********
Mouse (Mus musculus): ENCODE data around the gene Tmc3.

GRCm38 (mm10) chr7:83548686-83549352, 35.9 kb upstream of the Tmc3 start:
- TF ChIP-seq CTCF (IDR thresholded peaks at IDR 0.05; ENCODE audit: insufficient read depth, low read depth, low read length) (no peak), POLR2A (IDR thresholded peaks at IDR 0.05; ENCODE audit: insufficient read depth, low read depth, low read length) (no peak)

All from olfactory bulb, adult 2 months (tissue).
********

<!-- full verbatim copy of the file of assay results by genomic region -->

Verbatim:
Mouse (Mus musculus): ENCODE data around the gene Tmc3.

GRCm38 (mm10) chr7:83548686-83549352, 35.9 kb upstream of the Tmc3 start:
- TF ChIP-seq CTCF (IDR thresholded peaks at IDR 0.05; ENCODE audit: insufficient read depth, low read depth, low read length) (no peak), POLR2A (IDR thresholded peaks at IDR 0.05; ENCODE audit: insufficient read depth, low read depth, low read length) (no peak)

All from olfactory bulb, adult 2 months (tissue).